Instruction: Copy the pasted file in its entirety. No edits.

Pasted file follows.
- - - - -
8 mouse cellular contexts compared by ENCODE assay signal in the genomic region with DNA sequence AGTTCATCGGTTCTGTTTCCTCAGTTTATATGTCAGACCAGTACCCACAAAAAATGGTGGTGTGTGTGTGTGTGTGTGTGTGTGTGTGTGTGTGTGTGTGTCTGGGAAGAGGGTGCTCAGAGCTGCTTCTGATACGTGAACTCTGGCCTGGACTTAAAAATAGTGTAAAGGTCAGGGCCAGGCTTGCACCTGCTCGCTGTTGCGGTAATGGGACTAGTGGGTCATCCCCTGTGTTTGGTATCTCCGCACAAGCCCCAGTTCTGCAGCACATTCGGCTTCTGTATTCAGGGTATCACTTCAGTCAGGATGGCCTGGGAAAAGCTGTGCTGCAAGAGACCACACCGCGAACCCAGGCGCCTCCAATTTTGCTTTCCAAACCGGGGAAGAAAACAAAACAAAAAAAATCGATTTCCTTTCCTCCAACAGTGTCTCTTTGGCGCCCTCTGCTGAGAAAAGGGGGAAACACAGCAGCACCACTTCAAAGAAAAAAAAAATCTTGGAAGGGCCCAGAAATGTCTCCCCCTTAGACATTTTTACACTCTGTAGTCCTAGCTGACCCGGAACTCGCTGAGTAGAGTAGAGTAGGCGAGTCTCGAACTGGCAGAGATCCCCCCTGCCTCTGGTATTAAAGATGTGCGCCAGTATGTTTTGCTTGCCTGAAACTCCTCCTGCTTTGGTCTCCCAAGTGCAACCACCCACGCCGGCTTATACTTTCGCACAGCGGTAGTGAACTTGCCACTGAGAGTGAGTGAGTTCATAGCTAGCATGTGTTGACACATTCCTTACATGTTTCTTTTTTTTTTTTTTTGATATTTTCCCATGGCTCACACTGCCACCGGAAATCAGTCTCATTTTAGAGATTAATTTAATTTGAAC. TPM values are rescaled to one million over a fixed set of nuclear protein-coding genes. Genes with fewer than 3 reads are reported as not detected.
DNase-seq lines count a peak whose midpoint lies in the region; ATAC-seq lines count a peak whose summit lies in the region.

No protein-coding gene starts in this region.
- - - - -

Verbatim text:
8 mouse cellular contexts compared by ENCODE assay signal in the genomic region with DNA sequence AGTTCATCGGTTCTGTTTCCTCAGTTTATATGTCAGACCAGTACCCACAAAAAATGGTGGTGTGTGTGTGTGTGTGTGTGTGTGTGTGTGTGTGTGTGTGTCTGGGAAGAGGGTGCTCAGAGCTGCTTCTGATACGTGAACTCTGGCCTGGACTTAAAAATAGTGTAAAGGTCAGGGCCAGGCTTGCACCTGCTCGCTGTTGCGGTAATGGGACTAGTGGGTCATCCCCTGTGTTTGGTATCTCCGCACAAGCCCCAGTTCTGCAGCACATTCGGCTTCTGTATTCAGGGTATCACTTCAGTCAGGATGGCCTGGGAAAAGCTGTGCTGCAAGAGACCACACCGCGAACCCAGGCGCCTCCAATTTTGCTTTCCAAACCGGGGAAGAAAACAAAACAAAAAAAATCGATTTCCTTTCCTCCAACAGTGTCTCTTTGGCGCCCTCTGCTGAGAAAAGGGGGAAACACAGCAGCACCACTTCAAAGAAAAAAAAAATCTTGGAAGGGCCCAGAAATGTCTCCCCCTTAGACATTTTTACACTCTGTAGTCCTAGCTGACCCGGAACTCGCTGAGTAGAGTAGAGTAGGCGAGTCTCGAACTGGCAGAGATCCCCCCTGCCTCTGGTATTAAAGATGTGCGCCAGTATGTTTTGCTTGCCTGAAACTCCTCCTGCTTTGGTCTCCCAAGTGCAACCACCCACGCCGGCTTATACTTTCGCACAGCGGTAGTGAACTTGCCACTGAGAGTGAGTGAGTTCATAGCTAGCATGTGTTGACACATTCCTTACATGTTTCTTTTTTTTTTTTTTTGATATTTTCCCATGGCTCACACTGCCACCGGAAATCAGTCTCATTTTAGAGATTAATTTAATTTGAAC. TPM values are rescaled to one million over a fixed set of nuclear protein-coding genes. Genes with fewer than 3 reads are reported as not detected.
DNase-seq lines count a peak whose midpoint lies in the region; ATAC-seq lines count a peak whose summit lies in the region.

No protein-coding gene starts in this region.